Constitutional Protection Agent treated as a dangerous criminal

From: "Stuttgarter Nachrichten"

April 30, 1998

Method of arrest in Basel encumbers relationships between German and Swiss investigators

Stuttgart - The Stuttgart Constitutional Protection agent, who was arrested in Basel while gathering information about Scientology earlier this month, was apparently treated by the Swiss Federal police as a dangerous criminal.

by Rainer Wehaus

As our newspaper has confirmed on several pages, the official from Stuttgart was overpowered Rambo style in a parking garage by his Swiss colleagues. An example of this is that a sack was pulled over his head. A strip search was performed on him. "They did not leave anything out," reported an insider. A heroin dealer would not have been treated worse; one is shocked. The official, who did not offer any resistance and admitted to his offense, was then put in a cell that was described as "similar to pre-war." The cell was filthy; he was only given two slices of bread to eat. Presumably the Swiss, who pay close attention to their neutrality, treated the man from Stuttgart so austerely for reasons of deterrence.

The Constitutional Protection agent sat in a detention cell for more than three days. He was not freed until after an official apology and the posting of 25,000 francs bail by the the Stuttgart Ministry of Interior. Besides that, the German authorities have to insure that the official appears at a judicial hearing in Switzerland. The Constitutional Protection agent has been charged with prohibited political intelligence gathering. Legal experts predict that the most he will receive is probation.

The Constitutional Protection agent was arrested shortly after a meeting with two Scientology critics at the Hotel Victoria in Basel. Apparently one of the two critics, who protests these kind of "snooper methods", had informed the police several days before, so that he could be arrested. Apparently the informant had talked the official into meeting in Basel. The meeting had originally been planned on the German side. The reason for the German intelligence efforts is that the Scientologists in Sudbaden [Germany] are directed from Basel [Switzerland].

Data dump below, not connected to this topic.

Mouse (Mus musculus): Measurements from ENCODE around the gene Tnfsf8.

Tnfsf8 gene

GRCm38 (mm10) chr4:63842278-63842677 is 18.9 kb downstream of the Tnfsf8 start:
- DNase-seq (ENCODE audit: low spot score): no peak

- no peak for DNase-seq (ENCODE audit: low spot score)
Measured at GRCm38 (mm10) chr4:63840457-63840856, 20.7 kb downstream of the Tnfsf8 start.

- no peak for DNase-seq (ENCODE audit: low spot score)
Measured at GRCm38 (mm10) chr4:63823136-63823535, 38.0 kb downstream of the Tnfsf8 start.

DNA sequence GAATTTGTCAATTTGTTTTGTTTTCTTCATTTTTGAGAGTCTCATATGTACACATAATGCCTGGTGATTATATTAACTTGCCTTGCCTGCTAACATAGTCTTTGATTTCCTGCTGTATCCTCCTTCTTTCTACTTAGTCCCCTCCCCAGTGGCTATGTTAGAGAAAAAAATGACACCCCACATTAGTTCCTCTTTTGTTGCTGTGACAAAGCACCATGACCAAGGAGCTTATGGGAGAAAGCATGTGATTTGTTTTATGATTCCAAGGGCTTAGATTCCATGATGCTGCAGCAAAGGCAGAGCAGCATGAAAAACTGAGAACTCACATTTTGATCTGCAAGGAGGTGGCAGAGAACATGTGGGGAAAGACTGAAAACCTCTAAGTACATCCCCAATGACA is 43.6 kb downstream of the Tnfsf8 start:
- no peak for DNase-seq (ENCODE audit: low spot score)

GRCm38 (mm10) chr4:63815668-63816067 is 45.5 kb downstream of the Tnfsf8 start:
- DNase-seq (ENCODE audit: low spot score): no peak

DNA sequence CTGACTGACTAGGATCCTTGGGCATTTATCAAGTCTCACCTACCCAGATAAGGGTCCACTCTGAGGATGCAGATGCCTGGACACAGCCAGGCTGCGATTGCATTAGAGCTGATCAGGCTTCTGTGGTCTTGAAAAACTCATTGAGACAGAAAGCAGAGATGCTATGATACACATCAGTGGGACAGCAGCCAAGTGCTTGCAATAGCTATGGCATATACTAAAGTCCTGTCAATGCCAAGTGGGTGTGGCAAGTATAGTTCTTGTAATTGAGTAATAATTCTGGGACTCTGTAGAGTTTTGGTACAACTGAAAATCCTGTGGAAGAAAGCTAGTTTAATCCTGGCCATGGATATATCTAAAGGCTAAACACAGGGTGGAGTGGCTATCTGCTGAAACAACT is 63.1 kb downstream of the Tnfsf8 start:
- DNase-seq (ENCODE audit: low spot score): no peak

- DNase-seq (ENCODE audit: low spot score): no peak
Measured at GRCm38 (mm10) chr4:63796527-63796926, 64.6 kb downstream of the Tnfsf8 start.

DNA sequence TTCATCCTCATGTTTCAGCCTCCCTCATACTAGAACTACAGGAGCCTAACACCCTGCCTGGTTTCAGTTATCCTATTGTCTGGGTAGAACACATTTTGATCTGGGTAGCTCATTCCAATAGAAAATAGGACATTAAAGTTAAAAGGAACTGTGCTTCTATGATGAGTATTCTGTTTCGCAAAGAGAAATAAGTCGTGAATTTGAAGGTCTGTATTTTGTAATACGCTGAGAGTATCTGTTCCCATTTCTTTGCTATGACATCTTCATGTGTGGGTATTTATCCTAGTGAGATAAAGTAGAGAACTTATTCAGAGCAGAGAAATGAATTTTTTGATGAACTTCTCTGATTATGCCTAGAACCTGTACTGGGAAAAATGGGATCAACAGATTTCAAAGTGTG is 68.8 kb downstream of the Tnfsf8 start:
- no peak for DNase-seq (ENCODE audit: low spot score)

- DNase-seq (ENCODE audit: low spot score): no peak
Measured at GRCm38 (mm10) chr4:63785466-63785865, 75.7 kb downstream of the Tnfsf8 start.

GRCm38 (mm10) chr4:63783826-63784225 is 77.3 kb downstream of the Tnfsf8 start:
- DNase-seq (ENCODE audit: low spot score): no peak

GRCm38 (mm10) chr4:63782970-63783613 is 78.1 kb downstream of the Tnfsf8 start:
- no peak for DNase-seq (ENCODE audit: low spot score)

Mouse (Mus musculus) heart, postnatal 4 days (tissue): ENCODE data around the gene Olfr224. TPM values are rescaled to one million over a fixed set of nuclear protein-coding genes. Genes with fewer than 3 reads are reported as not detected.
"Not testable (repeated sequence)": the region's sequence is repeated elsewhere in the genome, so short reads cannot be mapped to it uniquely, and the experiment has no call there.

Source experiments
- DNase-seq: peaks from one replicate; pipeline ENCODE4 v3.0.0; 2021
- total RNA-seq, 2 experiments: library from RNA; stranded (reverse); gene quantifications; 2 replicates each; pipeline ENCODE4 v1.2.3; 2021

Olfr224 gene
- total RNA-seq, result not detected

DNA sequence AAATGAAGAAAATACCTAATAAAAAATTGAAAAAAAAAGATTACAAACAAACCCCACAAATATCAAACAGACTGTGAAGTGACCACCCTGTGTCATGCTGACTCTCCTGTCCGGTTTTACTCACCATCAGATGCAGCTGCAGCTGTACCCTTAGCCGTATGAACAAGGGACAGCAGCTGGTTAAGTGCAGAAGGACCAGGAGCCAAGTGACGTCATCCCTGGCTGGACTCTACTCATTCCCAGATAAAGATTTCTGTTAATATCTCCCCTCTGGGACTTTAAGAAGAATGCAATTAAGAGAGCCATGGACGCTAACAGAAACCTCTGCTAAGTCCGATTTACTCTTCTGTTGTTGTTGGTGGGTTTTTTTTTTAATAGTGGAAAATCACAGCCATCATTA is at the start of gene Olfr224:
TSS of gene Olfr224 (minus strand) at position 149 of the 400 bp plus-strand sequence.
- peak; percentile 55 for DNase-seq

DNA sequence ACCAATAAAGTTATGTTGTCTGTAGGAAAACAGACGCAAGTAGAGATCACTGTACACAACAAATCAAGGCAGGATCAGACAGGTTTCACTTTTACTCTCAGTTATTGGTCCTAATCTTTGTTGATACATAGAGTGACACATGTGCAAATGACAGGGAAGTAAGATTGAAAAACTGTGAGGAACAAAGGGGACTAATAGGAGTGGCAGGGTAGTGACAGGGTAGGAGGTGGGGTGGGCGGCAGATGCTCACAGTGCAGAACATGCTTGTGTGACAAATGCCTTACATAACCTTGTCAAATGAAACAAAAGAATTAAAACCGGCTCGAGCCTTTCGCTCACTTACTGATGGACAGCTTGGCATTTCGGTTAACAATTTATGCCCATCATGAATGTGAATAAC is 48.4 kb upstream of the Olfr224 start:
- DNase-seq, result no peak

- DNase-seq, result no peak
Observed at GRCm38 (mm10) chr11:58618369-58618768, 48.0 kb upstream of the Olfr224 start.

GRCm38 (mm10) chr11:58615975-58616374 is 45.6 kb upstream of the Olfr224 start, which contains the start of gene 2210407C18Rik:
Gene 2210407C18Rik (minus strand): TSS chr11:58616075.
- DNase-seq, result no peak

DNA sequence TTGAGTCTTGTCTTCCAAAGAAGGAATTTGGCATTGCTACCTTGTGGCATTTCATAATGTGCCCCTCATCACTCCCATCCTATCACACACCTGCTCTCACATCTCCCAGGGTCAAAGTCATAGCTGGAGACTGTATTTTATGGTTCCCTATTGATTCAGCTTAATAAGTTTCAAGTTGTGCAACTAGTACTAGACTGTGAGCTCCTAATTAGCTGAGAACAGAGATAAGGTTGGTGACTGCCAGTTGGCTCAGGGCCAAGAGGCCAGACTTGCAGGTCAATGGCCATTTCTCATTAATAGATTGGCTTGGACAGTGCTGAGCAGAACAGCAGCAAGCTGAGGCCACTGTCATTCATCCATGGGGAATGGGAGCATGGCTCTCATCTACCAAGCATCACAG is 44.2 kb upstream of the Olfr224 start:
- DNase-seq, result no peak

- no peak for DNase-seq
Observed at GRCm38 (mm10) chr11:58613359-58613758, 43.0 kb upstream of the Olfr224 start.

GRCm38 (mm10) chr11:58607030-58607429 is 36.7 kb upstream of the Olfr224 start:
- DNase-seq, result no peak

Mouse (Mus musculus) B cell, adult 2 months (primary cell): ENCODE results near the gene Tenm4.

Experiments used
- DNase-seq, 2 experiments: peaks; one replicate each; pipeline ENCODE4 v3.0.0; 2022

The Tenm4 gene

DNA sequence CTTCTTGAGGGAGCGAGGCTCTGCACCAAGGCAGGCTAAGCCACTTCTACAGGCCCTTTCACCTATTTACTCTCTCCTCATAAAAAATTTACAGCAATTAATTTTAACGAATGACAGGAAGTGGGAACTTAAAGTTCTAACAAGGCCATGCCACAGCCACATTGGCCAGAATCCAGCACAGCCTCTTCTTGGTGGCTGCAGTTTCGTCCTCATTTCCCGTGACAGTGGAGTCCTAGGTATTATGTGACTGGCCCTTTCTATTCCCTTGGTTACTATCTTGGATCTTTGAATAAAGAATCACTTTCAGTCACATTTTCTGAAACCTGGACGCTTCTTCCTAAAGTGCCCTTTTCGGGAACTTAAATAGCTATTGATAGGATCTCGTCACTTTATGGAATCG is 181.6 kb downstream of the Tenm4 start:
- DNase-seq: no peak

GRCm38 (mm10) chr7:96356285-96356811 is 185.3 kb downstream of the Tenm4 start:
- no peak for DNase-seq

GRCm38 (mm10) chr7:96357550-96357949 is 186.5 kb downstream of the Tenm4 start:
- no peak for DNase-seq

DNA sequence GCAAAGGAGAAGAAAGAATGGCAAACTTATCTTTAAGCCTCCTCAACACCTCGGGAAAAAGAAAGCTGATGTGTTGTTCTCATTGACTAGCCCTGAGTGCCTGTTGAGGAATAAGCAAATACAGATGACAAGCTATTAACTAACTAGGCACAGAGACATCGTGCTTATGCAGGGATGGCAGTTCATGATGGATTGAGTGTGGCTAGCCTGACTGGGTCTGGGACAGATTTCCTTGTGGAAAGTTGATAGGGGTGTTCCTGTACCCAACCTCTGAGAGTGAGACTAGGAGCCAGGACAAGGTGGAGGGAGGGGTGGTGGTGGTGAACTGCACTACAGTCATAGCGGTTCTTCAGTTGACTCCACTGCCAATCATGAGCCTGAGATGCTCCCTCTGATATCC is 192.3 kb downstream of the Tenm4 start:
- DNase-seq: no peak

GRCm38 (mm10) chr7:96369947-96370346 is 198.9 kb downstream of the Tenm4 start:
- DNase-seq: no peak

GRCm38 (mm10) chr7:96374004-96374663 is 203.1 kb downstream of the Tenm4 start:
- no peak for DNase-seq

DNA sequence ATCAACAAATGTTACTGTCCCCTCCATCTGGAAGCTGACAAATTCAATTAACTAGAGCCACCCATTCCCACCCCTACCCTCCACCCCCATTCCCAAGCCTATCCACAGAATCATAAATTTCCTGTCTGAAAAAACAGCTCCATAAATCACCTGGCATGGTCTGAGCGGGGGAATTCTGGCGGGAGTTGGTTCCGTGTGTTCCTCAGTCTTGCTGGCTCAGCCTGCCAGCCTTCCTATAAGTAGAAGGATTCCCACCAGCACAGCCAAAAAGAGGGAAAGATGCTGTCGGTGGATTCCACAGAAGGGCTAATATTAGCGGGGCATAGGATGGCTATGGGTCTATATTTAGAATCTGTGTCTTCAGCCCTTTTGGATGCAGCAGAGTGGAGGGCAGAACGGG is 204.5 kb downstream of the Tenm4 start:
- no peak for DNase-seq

In Stuttgart, [the feeling is that] their neighbor's harsh treatment borders on misunderstanding. Officially, one is the repentant sinner; one does not want to further instigate the prosecutors in Switzerland. On the other hand, some people are gritting their teeth. Up until this time, the Swiss investigators helpfully answered questions. Now, however, the readiness of the "quarrelsome mountain folk" (quoted from an investigator who said it half in jest, half in earnest) to cooperate across the border has decreased. "If we would have arrested one of our Swiss colleagues for something like that, at least we would have seen to it that he had a proper place to sleep and gotten some decent food," stated a source.

A few days ago, Secretary of the Interior Thomas Schauble (CDU) let his surprise at the proceedings of the Swiss police show through. To the question by a reporter as to whether one could not expect from a friendly neighboring country, that they indicate the degree of injustice of an action to the colleagues in Germany before they make an arrest, he said "That's not far off the mark." Schauble has written to the Swiss Interior Secretary Ruth Dreifuss, asking for a meeting. An answer has not yet been received. Deep rumblings against the "quarrelsome mountain folk."

Scientologists Spy on Opponents

Regional State Secret Service: Scientologists Spy on Opponents

Stuttgart (dpa) - The Scientology organization, according to a statement of the regional Secret Service of the German State of Baden-Wurttemberg, uses a secret service to spy upon its critics.